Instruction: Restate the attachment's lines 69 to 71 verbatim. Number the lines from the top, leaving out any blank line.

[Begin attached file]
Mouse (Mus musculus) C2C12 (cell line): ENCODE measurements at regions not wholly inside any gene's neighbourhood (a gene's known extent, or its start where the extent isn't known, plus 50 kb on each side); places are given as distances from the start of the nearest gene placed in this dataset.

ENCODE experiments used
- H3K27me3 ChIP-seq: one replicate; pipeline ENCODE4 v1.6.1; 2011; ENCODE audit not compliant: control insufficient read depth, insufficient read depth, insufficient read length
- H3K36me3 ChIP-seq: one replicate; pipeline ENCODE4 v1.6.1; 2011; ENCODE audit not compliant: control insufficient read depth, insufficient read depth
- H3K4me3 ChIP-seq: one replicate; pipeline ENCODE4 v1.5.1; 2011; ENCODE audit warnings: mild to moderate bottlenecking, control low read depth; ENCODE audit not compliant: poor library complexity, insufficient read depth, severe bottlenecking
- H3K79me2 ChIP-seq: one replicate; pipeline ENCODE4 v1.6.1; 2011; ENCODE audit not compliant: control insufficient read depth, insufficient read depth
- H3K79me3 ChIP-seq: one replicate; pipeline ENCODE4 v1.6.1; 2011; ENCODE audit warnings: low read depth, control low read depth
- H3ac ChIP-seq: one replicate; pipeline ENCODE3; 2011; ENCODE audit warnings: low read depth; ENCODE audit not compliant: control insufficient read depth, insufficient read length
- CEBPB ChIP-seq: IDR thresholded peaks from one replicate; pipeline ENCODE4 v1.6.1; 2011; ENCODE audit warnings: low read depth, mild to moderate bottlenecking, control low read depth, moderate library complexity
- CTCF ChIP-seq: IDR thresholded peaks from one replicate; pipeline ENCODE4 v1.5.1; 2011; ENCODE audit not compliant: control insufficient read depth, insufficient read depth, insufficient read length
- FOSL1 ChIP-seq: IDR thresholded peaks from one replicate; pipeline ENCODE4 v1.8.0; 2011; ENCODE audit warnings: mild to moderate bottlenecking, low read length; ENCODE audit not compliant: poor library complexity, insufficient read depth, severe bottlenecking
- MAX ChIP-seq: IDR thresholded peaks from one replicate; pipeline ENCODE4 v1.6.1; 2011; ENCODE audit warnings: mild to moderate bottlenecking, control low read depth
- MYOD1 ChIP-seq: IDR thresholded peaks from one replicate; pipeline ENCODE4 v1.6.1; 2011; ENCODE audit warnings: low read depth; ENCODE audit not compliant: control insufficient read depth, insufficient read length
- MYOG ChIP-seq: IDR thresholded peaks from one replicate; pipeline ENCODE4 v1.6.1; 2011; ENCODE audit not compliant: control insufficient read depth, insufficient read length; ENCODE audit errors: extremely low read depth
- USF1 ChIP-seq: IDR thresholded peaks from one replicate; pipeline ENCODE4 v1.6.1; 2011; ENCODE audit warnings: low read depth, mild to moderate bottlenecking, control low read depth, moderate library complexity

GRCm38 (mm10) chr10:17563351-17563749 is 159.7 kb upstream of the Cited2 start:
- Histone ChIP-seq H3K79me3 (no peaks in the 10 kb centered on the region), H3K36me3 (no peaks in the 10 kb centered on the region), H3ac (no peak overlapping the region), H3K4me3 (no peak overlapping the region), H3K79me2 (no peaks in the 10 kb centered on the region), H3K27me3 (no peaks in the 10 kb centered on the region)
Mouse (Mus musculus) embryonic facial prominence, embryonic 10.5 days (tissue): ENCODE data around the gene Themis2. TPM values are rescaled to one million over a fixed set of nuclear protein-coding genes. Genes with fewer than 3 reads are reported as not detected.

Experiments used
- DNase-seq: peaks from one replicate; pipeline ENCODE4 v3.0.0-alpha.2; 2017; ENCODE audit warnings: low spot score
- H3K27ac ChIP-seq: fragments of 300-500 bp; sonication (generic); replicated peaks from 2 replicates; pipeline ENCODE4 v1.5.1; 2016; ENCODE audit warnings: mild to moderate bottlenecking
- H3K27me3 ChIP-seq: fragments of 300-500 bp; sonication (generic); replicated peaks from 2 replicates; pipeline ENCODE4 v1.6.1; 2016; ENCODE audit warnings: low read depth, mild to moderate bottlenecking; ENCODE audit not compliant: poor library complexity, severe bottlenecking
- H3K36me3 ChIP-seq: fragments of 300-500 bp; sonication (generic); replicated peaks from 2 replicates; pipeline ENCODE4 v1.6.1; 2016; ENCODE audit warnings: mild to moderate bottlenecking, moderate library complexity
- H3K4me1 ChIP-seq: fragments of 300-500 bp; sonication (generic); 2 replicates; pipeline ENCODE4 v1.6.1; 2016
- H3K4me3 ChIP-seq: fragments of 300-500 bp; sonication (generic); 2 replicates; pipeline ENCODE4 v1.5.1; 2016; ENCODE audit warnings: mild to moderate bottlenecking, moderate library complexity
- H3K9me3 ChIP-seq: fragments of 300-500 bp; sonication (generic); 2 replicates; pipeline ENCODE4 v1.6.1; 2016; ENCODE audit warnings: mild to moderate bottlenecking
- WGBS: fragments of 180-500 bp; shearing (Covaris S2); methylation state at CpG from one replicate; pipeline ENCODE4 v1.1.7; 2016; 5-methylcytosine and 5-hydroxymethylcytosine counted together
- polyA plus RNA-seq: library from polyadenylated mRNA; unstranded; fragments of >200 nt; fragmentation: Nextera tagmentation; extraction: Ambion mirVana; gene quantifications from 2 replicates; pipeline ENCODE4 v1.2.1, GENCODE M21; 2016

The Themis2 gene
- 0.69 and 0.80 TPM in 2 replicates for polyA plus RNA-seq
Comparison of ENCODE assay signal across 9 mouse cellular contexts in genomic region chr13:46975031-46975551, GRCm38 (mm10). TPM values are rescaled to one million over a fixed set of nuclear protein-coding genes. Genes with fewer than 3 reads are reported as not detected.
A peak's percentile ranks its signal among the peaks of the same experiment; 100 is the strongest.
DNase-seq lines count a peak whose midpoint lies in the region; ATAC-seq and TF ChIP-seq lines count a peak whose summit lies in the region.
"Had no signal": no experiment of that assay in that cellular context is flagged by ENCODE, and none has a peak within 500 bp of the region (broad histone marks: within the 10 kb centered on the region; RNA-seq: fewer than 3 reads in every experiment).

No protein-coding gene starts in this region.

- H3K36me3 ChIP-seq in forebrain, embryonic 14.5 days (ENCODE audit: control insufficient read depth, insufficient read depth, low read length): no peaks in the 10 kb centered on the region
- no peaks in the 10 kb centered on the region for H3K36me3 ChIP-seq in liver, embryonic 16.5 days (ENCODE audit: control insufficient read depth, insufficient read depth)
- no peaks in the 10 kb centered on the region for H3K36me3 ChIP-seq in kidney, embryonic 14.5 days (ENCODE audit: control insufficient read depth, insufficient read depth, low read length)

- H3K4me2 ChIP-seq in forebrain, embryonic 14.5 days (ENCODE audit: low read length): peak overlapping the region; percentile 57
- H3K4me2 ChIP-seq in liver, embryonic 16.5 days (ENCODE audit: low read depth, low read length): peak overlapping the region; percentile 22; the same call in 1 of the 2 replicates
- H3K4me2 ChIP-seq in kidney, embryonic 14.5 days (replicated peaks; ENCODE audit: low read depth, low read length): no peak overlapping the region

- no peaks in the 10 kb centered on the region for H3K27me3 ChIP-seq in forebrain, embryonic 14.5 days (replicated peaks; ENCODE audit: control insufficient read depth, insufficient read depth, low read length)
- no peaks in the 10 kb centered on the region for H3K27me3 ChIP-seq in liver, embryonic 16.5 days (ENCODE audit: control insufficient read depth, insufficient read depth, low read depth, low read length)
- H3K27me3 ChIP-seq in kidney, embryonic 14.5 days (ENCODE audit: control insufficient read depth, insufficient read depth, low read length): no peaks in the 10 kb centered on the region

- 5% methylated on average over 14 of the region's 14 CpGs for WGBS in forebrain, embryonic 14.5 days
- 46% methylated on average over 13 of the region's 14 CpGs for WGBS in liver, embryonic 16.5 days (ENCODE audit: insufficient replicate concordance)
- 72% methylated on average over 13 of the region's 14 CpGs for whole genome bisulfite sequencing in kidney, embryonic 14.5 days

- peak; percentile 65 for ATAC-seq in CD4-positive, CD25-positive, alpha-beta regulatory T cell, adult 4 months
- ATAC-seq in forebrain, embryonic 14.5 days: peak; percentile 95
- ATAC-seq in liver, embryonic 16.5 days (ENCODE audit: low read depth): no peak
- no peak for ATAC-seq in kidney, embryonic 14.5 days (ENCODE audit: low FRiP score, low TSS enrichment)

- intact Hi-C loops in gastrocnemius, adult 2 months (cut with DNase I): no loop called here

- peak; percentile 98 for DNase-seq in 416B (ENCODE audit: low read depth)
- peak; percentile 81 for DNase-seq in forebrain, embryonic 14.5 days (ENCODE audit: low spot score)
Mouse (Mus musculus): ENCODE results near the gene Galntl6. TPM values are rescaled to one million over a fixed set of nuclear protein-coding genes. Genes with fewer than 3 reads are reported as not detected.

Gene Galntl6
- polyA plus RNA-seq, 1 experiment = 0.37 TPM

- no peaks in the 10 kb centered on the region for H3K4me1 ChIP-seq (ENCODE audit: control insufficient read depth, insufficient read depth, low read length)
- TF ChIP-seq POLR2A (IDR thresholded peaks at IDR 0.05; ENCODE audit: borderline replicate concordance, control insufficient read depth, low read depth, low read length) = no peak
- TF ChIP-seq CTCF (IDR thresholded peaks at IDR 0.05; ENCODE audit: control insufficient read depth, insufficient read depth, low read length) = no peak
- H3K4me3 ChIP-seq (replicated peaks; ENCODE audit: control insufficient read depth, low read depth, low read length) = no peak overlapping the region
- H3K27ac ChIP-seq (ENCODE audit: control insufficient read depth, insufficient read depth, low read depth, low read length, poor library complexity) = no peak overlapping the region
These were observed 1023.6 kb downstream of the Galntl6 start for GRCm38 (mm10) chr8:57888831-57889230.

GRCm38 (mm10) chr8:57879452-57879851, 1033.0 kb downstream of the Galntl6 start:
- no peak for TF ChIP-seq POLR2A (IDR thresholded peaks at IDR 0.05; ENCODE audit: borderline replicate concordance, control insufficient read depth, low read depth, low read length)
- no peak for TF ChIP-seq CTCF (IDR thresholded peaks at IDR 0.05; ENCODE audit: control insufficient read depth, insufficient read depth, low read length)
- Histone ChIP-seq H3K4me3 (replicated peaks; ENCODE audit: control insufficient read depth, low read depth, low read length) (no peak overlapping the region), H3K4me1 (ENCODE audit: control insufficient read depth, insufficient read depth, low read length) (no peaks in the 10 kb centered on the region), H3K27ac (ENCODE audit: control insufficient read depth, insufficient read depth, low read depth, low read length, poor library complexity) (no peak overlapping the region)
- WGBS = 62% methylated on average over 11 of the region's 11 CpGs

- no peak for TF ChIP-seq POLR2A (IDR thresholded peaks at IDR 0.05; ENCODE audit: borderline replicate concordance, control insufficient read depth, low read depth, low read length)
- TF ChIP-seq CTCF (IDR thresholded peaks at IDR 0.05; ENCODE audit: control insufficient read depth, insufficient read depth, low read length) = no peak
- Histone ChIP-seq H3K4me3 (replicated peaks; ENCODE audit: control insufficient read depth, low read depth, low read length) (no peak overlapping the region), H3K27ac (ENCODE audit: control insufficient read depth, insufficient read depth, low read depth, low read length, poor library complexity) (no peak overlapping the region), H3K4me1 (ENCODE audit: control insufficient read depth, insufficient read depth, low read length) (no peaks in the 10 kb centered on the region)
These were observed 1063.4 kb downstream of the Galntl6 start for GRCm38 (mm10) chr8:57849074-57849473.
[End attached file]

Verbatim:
- no peak for TF ChIP-seq POLR2A (IDR thresholded peaks at IDR 0.05; ENCODE audit: borderline replicate concordance, control insufficient read depth, low read depth, low read length)
- TF ChIP-seq CTCF (IDR thresholded peaks at IDR 0.05; ENCODE audit: control insufficient read depth, insufficient read depth, low read length) = no peak
- Histone ChIP-seq H3K4me3 (replicated peaks; ENCODE audit: control insufficient read depth, low read depth, low read length) (no peak overlapping the region), H3K27ac (ENCODE audit: control insufficient read depth, insufficient read depth, low read depth, low read length, poor library complexity) (no peak overlapping the region), H3K4me1 (ENCODE audit: control insufficient read depth, insufficient read depth, low read length) (no peaks in the 10 kb centered on the region)